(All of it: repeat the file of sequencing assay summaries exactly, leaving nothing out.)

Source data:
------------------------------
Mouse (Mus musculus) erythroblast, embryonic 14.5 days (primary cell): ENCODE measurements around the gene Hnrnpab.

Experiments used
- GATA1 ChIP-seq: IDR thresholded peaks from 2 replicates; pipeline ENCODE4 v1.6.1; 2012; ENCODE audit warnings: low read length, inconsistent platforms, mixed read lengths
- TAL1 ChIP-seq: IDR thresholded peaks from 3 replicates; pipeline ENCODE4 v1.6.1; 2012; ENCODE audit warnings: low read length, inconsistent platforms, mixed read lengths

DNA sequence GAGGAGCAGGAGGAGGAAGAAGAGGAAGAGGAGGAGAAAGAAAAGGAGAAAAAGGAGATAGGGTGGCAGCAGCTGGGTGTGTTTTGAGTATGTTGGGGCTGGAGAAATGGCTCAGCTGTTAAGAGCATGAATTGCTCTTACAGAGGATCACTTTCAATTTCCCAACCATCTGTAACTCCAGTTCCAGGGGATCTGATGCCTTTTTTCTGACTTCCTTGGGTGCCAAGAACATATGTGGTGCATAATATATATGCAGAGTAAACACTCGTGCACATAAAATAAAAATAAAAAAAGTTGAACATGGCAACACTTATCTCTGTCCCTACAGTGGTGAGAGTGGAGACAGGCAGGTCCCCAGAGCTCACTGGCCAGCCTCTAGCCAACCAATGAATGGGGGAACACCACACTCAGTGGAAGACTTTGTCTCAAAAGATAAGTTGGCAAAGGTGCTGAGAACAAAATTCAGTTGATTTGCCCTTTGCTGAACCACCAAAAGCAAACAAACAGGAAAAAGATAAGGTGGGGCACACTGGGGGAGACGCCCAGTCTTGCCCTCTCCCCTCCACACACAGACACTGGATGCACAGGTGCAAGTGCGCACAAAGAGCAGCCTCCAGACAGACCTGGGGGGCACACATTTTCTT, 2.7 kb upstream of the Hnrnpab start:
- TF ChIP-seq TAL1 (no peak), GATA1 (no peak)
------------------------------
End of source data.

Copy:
Mouse (Mus musculus) erythroblast, embryonic 14.5 days (primary cell): ENCODE measurements around the gene Hnrnpab.

Experiments used
- GATA1 ChIP-seq: IDR thresholded peaks from 2 replicates; pipeline ENCODE4 v1.6.1; 2012; ENCODE audit warnings: low read length, inconsistent platforms, mixed read lengths
- TAL1 ChIP-seq: IDR thresholded peaks from 3 replicates; pipeline ENCODE4 v1.6.1; 2012; ENCODE audit warnings: low read length, inconsistent platforms, mixed read lengths

DNA sequence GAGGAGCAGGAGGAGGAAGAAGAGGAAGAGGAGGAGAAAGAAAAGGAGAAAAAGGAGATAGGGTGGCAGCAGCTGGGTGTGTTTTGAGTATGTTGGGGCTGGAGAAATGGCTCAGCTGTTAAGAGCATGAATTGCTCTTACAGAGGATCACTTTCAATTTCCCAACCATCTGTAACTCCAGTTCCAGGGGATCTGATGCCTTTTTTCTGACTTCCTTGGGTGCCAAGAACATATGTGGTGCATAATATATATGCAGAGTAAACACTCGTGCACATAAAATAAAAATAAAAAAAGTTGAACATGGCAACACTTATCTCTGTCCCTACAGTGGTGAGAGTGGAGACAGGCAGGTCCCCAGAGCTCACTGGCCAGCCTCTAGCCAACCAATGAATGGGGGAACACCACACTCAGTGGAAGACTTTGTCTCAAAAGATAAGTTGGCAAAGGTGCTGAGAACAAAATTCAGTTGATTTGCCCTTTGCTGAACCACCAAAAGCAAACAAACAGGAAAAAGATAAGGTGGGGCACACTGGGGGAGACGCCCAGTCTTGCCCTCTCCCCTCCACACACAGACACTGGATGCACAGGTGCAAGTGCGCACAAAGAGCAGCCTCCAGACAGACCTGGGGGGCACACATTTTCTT, 2.7 kb upstream of the Hnrnpab start:
- TF ChIP-seq TAL1 (no peak), GATA1 (no peak)